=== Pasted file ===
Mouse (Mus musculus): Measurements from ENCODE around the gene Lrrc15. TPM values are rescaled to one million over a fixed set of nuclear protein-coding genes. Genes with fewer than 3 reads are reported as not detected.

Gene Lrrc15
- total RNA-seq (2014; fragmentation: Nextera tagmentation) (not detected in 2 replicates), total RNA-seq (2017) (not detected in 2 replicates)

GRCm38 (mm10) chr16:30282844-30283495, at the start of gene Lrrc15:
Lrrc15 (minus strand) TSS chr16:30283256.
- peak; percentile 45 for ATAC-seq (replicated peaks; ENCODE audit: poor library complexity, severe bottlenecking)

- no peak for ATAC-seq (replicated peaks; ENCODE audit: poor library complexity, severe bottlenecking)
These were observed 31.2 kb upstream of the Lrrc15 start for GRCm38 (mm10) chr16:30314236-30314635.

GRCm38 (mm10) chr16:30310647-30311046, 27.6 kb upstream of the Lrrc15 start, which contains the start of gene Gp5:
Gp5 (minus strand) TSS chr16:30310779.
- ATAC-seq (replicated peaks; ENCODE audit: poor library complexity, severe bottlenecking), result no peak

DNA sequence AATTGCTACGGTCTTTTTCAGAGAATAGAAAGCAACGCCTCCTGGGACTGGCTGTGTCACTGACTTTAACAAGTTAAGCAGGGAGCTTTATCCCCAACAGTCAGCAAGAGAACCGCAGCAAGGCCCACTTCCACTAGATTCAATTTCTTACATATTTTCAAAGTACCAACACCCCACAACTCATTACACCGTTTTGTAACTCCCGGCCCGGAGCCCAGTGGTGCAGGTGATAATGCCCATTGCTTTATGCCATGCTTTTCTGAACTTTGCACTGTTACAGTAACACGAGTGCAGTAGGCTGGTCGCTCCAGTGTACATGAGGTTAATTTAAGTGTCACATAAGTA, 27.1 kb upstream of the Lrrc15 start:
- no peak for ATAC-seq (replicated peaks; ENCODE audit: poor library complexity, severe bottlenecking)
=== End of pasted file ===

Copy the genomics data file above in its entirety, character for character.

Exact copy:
Mouse (Mus musculus): Measurements from ENCODE around the gene Lrrc15. TPM values are rescaled to one million over a fixed set of nuclear protein-coding genes. Genes with fewer than 3 reads are reported as not detected.

Gene Lrrc15
- total RNA-seq (2014; fragmentation: Nextera tagmentation) (not detected in 2 replicates), total RNA-seq (2017) (not detected in 2 replicates)

GRCm38 (mm10) chr16:30282844-30283495, at the start of gene Lrrc15:
Lrrc15 (minus strand) TSS chr16:30283256.
- peak; percentile 45 for ATAC-seq (replicated peaks; ENCODE audit: poor library complexity, severe bottlenecking)

- no peak for ATAC-seq (replicated peaks; ENCODE audit: poor library complexity, severe bottlenecking)
These were observed 31.2 kb upstream of the Lrrc15 start for GRCm38 (mm10) chr16:30314236-30314635.

GRCm38 (mm10) chr16:30310647-30311046, 27.6 kb upstream of the Lrrc15 start, which contains the start of gene Gp5:
Gp5 (minus strand) TSS chr16:30310779.
- ATAC-seq (replicated peaks; ENCODE audit: poor library complexity, severe bottlenecking), result no peak

DNA sequence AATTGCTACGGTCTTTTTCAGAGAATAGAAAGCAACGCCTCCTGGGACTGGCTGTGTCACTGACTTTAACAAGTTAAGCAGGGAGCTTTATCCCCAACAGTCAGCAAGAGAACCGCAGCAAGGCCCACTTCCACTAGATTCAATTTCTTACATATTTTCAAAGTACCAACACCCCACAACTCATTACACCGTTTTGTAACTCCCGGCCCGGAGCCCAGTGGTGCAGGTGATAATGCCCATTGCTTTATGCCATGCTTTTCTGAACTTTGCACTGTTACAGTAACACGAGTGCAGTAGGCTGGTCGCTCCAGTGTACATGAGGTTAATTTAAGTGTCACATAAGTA, 27.1 kb upstream of the Lrrc15 start:
- no peak for ATAC-seq (replicated peaks; ENCODE audit: poor library complexity, severe bottlenecking)